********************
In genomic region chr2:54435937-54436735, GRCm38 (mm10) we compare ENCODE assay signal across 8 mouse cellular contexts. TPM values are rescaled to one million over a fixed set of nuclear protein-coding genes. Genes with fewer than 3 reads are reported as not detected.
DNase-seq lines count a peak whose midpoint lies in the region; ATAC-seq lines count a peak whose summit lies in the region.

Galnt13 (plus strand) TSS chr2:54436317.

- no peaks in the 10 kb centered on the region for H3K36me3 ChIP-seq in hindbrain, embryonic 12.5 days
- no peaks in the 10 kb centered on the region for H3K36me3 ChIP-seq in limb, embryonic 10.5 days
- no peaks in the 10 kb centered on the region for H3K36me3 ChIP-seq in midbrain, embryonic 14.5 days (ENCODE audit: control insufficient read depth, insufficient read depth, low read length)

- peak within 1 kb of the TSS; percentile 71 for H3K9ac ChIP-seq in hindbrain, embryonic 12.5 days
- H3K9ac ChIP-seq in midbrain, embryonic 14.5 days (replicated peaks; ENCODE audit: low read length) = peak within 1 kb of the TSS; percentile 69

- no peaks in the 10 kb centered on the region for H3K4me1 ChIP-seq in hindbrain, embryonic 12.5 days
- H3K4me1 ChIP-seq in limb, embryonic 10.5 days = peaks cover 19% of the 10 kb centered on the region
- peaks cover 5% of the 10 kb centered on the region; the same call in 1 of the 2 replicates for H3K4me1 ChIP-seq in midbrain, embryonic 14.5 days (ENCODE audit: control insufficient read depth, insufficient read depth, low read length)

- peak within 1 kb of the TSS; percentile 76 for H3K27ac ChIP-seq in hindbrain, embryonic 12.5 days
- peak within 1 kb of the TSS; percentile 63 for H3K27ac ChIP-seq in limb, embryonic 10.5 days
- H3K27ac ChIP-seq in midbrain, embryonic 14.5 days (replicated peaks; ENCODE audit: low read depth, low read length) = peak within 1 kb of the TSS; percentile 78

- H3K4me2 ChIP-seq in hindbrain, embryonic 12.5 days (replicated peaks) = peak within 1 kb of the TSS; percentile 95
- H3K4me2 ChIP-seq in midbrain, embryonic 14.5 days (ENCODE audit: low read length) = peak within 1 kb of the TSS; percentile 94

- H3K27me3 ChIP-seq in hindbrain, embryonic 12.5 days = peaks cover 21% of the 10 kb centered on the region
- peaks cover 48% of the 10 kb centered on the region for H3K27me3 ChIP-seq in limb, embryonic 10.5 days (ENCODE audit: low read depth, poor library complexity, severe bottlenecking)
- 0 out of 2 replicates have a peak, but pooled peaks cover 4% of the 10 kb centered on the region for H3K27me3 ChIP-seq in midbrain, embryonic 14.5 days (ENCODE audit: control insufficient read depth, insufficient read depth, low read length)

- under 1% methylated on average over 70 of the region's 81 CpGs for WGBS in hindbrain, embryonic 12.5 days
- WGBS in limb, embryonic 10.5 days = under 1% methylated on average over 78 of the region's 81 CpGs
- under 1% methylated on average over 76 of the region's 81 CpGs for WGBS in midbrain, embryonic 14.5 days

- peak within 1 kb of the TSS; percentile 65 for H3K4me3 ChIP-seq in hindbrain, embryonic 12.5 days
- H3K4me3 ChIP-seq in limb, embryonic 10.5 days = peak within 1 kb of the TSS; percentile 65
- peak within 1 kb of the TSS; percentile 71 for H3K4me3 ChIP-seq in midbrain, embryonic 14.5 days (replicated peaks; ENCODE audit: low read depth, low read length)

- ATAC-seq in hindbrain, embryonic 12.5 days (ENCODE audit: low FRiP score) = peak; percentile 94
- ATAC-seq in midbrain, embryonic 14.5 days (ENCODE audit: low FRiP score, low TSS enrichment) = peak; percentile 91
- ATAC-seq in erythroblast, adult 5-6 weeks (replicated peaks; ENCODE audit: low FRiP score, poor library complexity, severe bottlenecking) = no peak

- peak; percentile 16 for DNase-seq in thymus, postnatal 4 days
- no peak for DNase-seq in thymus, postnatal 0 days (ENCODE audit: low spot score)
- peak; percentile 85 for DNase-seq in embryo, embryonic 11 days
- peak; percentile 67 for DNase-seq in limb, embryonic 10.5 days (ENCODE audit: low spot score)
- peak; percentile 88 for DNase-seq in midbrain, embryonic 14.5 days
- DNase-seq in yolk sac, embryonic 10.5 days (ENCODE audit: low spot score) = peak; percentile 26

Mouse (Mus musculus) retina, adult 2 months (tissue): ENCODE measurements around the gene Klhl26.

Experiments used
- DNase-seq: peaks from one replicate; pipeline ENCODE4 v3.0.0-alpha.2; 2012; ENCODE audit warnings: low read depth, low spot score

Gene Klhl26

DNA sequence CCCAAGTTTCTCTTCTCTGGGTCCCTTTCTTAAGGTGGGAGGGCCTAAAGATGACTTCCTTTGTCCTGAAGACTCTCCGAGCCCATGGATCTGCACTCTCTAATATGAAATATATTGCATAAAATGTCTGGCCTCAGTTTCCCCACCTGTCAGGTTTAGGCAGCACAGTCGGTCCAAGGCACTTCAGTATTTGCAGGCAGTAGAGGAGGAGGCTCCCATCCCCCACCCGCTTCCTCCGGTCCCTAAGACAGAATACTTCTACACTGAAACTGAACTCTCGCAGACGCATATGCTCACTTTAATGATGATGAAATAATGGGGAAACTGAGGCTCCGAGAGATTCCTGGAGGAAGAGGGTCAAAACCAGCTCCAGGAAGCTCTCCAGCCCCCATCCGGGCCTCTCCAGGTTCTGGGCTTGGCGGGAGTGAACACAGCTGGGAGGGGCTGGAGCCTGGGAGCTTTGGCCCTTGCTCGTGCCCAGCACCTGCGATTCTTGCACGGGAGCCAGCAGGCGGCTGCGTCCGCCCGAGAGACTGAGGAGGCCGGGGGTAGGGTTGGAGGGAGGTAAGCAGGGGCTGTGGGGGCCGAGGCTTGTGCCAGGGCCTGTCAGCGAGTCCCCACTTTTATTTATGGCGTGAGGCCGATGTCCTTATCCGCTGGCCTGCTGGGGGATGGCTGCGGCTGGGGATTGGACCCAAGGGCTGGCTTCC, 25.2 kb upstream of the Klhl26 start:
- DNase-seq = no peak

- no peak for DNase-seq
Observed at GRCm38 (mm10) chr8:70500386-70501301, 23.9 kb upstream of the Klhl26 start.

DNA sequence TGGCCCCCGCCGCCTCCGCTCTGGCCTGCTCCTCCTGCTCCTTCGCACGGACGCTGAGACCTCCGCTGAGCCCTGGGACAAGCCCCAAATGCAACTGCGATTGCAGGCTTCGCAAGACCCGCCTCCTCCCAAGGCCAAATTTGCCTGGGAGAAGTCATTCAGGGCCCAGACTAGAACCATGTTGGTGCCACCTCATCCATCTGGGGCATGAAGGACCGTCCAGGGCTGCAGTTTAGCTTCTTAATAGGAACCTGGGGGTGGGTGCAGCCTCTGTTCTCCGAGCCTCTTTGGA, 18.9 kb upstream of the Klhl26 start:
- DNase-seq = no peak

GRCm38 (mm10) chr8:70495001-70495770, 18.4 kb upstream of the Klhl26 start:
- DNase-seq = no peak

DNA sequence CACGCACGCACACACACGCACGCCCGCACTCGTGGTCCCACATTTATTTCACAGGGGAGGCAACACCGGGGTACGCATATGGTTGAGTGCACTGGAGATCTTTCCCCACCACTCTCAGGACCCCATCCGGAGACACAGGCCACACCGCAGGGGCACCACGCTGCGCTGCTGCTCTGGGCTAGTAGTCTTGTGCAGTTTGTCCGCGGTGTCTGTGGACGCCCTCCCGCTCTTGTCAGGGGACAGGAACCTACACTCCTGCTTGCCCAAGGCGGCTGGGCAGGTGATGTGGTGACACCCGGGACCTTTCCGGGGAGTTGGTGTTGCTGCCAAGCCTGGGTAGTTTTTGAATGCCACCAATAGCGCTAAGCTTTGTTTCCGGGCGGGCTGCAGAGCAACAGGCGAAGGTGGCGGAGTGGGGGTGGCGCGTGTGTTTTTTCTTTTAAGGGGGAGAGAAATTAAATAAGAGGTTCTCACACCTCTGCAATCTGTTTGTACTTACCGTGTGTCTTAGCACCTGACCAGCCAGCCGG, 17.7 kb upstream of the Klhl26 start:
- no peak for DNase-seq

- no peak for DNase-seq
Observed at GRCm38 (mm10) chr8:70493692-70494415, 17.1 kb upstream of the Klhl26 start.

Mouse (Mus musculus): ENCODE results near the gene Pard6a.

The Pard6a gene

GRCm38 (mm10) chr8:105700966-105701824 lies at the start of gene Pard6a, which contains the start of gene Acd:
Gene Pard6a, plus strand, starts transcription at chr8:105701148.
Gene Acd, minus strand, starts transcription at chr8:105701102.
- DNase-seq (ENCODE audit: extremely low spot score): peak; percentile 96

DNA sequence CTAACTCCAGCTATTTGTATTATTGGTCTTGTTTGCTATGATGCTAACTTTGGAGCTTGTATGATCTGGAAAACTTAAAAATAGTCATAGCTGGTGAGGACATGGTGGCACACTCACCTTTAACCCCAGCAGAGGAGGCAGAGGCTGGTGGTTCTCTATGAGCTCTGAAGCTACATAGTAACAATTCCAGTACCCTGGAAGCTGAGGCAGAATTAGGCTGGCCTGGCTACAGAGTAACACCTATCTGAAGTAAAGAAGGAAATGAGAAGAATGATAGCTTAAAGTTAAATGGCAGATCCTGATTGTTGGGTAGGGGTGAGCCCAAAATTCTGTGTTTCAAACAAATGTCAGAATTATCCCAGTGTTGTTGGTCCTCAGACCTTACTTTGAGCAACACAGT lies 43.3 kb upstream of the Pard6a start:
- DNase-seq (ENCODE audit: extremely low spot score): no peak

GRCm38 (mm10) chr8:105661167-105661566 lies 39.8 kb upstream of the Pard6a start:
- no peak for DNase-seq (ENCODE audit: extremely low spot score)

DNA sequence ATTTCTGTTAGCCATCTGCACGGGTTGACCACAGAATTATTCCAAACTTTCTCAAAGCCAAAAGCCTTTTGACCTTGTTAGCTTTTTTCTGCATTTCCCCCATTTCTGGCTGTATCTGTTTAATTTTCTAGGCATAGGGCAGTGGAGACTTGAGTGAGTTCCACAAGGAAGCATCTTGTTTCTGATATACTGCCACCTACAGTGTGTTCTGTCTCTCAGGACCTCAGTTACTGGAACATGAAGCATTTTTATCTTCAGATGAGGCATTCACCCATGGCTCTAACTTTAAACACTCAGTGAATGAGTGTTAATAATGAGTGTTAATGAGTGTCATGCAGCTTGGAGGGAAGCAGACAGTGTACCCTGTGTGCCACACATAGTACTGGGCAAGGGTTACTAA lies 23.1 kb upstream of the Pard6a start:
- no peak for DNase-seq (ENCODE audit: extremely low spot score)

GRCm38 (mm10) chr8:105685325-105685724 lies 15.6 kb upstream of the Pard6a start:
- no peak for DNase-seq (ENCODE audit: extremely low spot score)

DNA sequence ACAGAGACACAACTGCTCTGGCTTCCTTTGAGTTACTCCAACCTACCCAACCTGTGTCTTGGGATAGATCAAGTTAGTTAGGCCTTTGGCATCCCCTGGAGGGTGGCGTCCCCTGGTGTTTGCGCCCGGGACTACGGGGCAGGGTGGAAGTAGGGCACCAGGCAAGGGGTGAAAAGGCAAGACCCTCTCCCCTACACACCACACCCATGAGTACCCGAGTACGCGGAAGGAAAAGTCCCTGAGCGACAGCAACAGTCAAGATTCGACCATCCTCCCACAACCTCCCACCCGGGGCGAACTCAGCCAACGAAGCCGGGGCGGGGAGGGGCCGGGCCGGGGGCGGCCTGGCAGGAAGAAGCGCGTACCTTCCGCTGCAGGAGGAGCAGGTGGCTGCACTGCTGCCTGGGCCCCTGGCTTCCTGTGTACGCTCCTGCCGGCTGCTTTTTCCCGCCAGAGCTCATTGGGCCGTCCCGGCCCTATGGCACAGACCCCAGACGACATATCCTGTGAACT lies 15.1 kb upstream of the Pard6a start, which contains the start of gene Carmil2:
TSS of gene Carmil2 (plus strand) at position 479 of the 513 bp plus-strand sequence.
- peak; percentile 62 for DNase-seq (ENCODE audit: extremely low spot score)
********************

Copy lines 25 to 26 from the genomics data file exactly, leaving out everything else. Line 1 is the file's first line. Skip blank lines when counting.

- peak within 1 kb of the TSS; percentile 71 for H3K4me3 ChIP-seq in midbrain, embryonic 14.5 days (replicated peaks; ENCODE audit: low read depth, low read length)

- ATAC-seq in hindbrain, embryonic 12.5 days (ENCODE audit: low FRiP score) = peak; percentile 94